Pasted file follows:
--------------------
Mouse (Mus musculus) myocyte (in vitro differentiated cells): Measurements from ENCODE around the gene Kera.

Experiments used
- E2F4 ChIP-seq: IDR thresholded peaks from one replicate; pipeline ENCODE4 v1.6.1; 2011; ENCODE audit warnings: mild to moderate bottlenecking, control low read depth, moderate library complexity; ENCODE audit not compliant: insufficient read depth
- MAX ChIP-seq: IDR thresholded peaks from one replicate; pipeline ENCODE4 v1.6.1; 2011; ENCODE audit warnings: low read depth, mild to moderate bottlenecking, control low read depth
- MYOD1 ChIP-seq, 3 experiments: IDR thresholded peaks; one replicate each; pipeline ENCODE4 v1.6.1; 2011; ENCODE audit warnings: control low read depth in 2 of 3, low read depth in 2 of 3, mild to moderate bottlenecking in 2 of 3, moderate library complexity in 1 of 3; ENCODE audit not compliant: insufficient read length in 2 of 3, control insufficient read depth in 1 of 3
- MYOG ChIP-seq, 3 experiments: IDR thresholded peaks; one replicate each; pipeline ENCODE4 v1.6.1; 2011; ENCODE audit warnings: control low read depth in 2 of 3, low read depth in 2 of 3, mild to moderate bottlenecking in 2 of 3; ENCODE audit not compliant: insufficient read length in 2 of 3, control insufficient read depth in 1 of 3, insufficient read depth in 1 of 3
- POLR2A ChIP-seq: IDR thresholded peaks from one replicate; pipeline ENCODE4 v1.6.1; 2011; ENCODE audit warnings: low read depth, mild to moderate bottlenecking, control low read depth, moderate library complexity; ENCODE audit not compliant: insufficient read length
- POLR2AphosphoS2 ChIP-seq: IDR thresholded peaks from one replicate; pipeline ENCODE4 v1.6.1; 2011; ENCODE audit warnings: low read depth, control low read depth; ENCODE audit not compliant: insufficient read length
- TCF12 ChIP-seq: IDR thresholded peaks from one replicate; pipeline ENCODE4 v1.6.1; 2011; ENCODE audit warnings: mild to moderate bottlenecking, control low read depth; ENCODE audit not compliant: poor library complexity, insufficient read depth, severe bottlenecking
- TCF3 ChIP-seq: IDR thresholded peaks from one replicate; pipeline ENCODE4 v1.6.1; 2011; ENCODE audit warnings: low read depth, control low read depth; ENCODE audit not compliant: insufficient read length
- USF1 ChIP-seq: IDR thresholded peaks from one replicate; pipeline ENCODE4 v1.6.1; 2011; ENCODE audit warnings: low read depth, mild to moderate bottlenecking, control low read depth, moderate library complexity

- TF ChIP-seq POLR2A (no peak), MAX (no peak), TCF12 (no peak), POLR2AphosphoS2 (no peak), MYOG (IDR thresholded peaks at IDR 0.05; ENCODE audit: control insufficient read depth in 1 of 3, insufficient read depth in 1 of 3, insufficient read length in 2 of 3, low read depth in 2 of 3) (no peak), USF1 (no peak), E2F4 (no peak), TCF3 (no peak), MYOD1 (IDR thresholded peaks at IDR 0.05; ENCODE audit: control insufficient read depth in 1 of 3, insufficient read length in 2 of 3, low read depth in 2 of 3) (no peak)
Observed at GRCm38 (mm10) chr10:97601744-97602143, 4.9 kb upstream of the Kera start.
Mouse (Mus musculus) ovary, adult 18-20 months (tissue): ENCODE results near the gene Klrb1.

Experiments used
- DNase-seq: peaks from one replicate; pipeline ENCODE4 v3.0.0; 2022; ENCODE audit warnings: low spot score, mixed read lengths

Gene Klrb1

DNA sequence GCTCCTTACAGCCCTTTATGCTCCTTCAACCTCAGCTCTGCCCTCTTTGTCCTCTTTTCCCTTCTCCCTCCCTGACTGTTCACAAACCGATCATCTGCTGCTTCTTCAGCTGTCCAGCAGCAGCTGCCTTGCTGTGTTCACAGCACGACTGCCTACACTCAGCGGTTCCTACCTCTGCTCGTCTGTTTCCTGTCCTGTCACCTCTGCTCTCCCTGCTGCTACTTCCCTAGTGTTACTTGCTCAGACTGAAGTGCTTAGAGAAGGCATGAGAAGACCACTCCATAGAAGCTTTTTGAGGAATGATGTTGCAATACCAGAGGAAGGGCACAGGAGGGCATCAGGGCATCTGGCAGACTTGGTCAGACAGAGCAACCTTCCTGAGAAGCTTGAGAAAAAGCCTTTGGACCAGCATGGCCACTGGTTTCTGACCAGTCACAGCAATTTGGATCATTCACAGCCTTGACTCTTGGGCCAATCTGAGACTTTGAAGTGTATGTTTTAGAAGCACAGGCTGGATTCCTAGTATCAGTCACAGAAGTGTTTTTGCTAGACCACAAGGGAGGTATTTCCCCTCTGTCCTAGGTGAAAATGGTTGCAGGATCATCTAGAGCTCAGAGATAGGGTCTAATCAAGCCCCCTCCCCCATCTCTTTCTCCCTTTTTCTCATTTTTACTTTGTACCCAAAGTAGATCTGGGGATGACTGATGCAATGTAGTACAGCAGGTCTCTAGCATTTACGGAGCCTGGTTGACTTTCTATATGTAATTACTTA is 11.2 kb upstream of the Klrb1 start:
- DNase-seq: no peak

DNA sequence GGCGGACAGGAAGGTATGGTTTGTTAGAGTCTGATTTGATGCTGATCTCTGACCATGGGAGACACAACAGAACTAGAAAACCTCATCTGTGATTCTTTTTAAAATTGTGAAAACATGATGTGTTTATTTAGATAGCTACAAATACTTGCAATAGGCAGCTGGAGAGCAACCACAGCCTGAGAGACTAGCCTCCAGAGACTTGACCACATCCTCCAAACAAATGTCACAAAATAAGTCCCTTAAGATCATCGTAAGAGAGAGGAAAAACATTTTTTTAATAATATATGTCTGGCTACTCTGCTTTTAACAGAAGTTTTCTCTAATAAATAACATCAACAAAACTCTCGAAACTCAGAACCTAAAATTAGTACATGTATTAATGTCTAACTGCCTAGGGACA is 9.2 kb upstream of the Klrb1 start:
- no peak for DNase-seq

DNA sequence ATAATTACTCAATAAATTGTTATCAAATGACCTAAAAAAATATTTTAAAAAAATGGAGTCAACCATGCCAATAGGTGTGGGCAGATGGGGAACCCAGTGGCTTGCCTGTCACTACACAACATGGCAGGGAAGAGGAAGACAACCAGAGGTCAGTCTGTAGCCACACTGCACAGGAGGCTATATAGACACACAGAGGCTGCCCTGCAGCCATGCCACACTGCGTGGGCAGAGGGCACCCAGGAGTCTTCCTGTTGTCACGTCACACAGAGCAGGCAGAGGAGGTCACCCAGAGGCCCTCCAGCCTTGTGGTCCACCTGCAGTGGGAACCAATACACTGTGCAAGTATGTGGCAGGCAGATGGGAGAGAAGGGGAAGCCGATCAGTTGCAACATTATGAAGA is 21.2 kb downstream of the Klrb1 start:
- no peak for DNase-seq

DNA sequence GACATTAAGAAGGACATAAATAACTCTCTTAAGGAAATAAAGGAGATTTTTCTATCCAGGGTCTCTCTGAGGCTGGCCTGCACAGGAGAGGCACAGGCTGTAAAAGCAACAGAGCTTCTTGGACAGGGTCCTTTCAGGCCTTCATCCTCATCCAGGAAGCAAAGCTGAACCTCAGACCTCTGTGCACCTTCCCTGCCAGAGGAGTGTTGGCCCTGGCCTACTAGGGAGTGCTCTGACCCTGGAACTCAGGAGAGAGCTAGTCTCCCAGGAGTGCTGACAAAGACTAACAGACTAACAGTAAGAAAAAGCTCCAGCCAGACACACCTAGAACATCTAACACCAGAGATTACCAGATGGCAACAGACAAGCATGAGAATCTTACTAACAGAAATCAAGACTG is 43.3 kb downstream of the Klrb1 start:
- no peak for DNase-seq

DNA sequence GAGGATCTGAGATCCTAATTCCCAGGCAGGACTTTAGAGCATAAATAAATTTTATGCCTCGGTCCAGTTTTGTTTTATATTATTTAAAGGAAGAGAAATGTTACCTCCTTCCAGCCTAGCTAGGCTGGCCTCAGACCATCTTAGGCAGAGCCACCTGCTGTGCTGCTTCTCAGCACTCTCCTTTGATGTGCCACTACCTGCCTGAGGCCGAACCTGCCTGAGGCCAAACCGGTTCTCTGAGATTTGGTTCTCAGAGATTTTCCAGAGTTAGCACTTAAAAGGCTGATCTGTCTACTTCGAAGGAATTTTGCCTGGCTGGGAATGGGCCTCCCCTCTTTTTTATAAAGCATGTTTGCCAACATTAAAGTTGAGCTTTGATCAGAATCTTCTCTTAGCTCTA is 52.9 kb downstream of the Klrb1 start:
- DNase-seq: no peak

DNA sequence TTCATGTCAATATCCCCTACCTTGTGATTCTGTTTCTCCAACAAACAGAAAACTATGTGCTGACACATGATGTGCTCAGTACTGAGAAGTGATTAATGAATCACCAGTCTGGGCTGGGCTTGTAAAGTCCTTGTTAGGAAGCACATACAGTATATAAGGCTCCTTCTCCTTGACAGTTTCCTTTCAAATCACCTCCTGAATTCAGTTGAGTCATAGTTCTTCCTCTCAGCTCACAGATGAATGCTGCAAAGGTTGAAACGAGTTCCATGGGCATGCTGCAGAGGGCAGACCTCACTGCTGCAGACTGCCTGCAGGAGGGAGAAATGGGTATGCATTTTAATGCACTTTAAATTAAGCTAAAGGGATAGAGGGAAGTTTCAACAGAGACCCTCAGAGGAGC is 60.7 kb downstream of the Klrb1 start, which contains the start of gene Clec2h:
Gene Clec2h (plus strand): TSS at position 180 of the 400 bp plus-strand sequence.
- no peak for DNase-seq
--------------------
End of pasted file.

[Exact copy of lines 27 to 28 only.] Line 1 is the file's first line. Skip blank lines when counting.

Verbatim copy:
- DNase-seq: no peak

DNA sequence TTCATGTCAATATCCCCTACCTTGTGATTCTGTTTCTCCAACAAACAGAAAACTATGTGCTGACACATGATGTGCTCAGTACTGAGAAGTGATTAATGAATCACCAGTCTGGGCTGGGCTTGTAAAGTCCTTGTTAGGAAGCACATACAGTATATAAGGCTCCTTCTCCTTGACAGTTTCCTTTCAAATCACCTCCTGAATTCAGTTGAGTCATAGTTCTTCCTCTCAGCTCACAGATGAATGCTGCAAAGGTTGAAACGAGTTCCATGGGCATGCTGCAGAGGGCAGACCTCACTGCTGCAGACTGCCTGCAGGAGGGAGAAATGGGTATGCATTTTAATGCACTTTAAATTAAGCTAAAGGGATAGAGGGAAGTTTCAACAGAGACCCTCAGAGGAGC is 60.7 kb downstream of the Klrb1 start, which contains the start of gene Clec2h: